A 15 per cent reduction in CO2 specific emissions, an 18 per cent cut in energy specific consumption, a 58 per cent drop in water specific withdrawal and an increase in the waste recovery rate to reaching “no waste to landfill" – with goals as ambitious as these, corporate responsibility cannot be an add-on. Achieving such challenging targets by 2020 (against 2009 levels) means a sustainable approach has to sit at the centre of Pirelli’s strategy and permeate the culture of the entire company.
Reflecting this, Pirelli integrates its sustainability, governance and financial reporting into a single annual report, a milestone for a journey that began with the company’s first environmental report in 2000.
Sustainability as a management model
For most people the first thing they think about when they hear the word “sustainability” is the environment. But it means much more: sustainability involves balancing the interaction between a company’s business model, its external and competitive environments, strategy, risk management and corporate governance. The different forms of capital a company employs – from the financial, productive and intellectual through to the human, natural and social – are all inter-related.
The types of capital cited could not evolve without adequate investment in Human Capital, which lies at the heart of the Company. Pirelli constantly invests in training, coming to 8.3 average days per employee as at the end of 2015, as well as in the culture of Occupational Health and Safety, with an injury frequency index which fell by 6% in 2015 compared to 2014 and by 73% compared to the 2009 figure, in line with the 2020 target that includes a decrease in the index of 90% compared to the base year 2009.
Merit, rules, ethics and sharing of strong values and clear policies, attention to welfare and diversity are combined with advanced tools to attract and retain the best talents.
“It is a matter of considering sustainability not as a specific issue but as a management model that is transferable to all the functions,” says Eleonora Giada Pessina, Pirelli Group Sustainability and Diversity Officer. “All the different capitals have to be managed in a responsible and sustainable way. Otherwise, the company’s financial viability is at risk.”
It is a matter of considering sustainability not as a specific issue but as a management model that is transferable to all the functions
Operating in a sustainable way can produce attractive savings: Pirelli’s investment in environmental protection contributed to savings of €94.4 million in 2015. But sustainability goes well beyond making efficiencies: with the rise of the green economy it is also a significant opportunity for growth. Pirelli’s Green Performance products, whose environmental impact is minimised both when they are made and when they are used, grew to 48 per cent of tyre turnover in 2015, up from 35 per cent in 2011.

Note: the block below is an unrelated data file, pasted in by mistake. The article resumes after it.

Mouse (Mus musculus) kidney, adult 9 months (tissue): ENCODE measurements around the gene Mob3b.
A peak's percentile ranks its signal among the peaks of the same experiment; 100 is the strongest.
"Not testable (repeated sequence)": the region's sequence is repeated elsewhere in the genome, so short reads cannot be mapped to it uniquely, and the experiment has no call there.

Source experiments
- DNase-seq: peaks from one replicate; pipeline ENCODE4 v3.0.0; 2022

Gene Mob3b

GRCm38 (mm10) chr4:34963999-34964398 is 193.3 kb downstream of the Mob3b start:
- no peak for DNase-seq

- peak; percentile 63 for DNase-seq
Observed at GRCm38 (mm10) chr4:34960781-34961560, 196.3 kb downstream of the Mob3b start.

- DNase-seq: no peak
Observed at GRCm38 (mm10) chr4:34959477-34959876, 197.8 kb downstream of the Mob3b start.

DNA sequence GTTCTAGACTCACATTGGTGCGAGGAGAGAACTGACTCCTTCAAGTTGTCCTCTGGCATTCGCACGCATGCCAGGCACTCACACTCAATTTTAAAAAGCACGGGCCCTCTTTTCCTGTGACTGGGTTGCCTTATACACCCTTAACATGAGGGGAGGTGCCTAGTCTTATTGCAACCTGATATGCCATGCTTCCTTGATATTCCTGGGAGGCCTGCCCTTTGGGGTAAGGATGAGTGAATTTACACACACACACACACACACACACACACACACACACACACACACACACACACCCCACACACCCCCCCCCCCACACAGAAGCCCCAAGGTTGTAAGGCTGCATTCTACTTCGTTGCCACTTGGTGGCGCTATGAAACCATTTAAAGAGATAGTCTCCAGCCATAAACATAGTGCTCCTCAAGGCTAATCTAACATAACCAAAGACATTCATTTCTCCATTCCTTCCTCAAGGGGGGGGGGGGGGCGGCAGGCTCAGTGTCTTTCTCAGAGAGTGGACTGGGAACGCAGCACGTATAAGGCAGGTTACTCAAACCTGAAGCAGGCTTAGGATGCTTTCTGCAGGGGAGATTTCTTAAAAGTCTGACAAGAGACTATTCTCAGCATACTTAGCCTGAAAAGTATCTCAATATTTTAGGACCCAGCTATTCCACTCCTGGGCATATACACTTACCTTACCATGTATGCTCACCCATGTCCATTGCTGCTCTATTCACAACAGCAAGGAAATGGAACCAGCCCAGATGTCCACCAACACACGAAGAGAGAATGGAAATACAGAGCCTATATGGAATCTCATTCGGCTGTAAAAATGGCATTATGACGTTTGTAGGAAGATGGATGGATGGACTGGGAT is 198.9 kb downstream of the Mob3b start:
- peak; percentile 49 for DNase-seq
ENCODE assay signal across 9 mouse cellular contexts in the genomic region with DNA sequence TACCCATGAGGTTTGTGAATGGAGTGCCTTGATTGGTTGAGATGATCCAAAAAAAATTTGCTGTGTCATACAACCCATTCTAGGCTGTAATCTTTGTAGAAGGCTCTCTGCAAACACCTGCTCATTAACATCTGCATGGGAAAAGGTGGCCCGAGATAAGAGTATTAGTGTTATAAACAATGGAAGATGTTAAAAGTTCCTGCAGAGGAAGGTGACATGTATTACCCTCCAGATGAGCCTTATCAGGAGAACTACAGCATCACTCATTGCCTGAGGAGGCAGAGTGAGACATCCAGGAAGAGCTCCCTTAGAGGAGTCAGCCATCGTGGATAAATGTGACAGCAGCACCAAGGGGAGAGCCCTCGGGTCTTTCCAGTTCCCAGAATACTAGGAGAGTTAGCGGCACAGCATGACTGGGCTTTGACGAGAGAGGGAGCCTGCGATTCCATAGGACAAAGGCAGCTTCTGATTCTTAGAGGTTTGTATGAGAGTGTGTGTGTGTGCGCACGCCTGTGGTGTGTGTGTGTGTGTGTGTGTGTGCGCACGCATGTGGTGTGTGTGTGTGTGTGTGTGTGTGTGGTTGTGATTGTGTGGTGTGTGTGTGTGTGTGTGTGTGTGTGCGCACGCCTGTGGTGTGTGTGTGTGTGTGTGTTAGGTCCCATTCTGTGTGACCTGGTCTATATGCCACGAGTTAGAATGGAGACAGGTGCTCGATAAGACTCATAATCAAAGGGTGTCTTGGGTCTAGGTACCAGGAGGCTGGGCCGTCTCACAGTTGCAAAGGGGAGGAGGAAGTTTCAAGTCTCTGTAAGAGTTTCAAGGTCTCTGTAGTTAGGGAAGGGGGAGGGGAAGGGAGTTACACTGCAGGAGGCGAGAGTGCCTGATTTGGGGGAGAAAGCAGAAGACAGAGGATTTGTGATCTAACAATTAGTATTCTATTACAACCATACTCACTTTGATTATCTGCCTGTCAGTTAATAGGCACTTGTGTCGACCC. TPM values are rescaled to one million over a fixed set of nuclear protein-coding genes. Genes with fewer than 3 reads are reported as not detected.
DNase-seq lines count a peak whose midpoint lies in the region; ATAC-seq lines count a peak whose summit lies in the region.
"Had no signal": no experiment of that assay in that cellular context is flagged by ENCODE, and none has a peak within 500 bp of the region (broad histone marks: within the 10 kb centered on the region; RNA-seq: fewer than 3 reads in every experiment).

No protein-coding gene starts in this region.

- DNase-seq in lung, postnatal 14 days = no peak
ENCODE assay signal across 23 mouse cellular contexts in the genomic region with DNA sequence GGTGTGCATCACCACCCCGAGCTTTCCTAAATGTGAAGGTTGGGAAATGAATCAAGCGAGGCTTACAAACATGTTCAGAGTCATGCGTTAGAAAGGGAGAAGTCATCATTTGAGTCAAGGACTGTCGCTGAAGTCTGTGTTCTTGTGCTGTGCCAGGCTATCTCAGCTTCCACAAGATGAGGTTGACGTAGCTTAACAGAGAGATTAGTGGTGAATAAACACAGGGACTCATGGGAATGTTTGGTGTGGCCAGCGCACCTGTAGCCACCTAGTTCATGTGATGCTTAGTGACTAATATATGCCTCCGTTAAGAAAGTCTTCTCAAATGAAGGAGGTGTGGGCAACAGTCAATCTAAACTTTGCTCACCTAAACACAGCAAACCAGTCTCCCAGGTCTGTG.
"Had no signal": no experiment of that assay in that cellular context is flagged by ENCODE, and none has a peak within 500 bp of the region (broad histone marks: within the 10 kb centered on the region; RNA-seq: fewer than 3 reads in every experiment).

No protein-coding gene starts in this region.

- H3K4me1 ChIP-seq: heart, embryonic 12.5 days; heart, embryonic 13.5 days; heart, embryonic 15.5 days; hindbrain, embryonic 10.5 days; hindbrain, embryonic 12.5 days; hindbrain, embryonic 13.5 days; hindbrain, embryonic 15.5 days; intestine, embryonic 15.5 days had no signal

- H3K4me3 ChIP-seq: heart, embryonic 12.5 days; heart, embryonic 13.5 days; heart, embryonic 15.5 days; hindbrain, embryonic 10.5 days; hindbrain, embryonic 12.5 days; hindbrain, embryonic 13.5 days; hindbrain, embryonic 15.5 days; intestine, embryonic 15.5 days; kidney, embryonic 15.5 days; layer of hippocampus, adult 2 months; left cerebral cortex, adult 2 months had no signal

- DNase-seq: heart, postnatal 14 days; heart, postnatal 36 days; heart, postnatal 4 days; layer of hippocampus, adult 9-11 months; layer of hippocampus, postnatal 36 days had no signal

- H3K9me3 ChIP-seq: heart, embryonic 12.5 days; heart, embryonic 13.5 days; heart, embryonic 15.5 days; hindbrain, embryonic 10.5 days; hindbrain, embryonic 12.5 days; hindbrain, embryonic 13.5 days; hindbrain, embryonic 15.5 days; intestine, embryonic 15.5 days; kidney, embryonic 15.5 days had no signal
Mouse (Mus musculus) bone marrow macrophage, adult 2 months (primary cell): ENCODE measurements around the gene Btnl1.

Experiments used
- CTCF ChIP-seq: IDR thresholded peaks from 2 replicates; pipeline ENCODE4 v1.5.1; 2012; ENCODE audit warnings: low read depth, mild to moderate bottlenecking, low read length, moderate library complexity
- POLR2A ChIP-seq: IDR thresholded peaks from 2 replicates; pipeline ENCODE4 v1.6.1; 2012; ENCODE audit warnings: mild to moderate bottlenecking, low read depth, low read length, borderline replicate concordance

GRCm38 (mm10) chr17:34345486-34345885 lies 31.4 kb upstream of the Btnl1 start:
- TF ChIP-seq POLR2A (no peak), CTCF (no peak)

New technology is key. In Brazil, for example, Pirelli has developed a manufacturing process to extract industrial silica from the main waste product of rice – the husk. Husk is currently underutilised and available in large quantities in many parts of the world.
Above all, perhaps, sustainability means looking to the future and being able to anticipate and plan for the long term – whether that be the impact of climate change, increased regulation or changing consumer preferences.
Take water for example. With growing evidence of global warming, cutting carbon emissions is top of the political agenda. But Pirelli has also set itself stringent water reduction targets. It believes water scarcity can be the CO2 issue of the future. If water becomes scarce in countries where it is not a high cost today then that will have a huge impact on companies. And for Pirelli, being sustainable also means being able to anticipate such risks in a responsible way.
Sustainability means looking to the future and being able to plan for the long term while tackling risks and anticipating opportunities
Sharing best practice globally
At the same time, Pirelli believes in sharing best practice. In the past, a company’s sustainability blueprint might have been considered part of its intellectual property. Now, with the rise of the “sharing economy”, a growing requirement for transparency and an imperative to make better use of resources and halt global warming, the onus is on companies to act for the common good.
Sustainability is fully integrated into the group's vision and strategies for growth, in all business areas and in all management decisions, everywhere in the world
As from 2014 Pirelli asks its key suppliers to join it in undergoing climate change performance monitoring, via the Carbon Disclosure Project. Suppliers managed to cut CO2 emissions by 116.5m tonnes, also recording savings of €793m.
The company is not only working with its supply chain. Pirelli’s business model is inspired by the UN Global Compact, of which it has been a member since 2004 and which has since grown to become the world’s largest corporate sustainability initiative. Pirelli sits in the Global Compact LEAD Steering Committee and within this it has been engaged to improve companies’ communication on environmental, social and governance issues while also helping create tools for companies to embed sustainability practices.
As Pirelli Chief Executive Officer Marco Tronchetti Provera says: “Sustainability is a fundamental choice for Pirelli. It is fully integrated into the group's vision and strategies for growth, in all business areas and in all management decisions, everywhere in the world.”